As John Tehranian, a founding partner at One LLP, the litigation firm representing Mavrix, pointed out, "the holding in Mavrix v. LiveJournal represented a critical victory for content owners by limiting the ability of internet service providers to manipulate the intricacies of the DMCA safe harbor to shield themselves from responsibility for the mass piracy from which they benefit." By providing critical guidance on judicial interpretation of the DMCA, including whether online services providers have the right and ability to control the actions of their users, Mavrix may constitute a watershed moment in the ongoing legal battle between Hollywood and Silicon Valley over copyright protection online.
When interviewed by Digiday, former editor-in-chief of Time Inc. and Bloomberg LP Norm Pearlstine said, “I don’t know how long these companies can continue getting away with calling themselves platforms instead of media companies. Particularly Facebook, Snapchat and Google. At some point they’ll have to take responsibility for the content on their platforms.” He went on, “How Google decides what to put on a home page, there is some editorial judgment there, even if they’re saying, these are our algorithms at work. I view them as editorial products, not as platforms. But I don’t know what that means.”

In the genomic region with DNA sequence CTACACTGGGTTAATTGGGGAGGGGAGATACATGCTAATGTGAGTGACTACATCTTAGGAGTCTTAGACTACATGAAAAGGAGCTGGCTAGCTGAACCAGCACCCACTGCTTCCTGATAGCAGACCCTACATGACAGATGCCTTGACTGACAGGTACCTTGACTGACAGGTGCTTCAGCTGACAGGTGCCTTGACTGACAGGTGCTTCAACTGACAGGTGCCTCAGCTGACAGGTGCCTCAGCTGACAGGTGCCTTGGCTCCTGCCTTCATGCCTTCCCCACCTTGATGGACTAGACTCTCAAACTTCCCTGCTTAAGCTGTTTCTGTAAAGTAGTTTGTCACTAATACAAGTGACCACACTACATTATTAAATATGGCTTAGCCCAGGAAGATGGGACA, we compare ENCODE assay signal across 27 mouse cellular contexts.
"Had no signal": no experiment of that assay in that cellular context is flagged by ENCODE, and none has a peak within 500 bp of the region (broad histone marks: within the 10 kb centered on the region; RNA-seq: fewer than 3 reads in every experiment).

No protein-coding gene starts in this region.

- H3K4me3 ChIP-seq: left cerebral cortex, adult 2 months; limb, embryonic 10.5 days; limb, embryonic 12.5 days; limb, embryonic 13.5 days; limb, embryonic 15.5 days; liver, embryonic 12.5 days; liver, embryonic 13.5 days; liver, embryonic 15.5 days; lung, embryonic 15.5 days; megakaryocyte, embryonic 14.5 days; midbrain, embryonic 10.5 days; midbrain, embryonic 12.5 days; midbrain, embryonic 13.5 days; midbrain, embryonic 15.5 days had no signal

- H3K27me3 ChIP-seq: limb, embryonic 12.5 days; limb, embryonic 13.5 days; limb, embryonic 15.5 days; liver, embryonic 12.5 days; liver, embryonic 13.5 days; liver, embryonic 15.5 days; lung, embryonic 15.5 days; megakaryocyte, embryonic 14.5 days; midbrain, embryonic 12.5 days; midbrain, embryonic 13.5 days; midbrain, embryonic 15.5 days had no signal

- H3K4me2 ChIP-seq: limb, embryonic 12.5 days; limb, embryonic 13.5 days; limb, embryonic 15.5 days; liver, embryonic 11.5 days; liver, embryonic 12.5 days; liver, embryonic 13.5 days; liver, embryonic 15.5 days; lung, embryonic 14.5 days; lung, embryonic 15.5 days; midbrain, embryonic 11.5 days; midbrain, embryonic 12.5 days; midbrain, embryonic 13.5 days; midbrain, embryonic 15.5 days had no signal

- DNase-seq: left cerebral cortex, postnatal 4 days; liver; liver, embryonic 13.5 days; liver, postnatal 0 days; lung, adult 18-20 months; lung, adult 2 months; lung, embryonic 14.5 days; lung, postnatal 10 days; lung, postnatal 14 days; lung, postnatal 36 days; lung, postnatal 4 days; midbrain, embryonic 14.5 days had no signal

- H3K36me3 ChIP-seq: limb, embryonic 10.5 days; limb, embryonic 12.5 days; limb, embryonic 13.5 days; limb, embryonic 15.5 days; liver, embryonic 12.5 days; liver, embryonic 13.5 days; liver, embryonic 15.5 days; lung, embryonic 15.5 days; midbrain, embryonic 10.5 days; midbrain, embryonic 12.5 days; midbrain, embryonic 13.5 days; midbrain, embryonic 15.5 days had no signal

Facebook and Google are not run by bean counters. Engineers at the top of Facebook, Google and other internet giants fully understand the limitations of their algorithms and the moderators they employ. Don’t believe for a minute they are ‘shocked’ at what is transpiring. They fully understand the collateral damage which is a by-product of their money-minting media machines.
The DMCA and CDA protections enabled a few Silicon Valley giants to become sinfully rich, with a concentration of power not seen since the 1920s. The digital revolution could have succeeded without the ‘disruption’ and their disregard for copyright and content creators.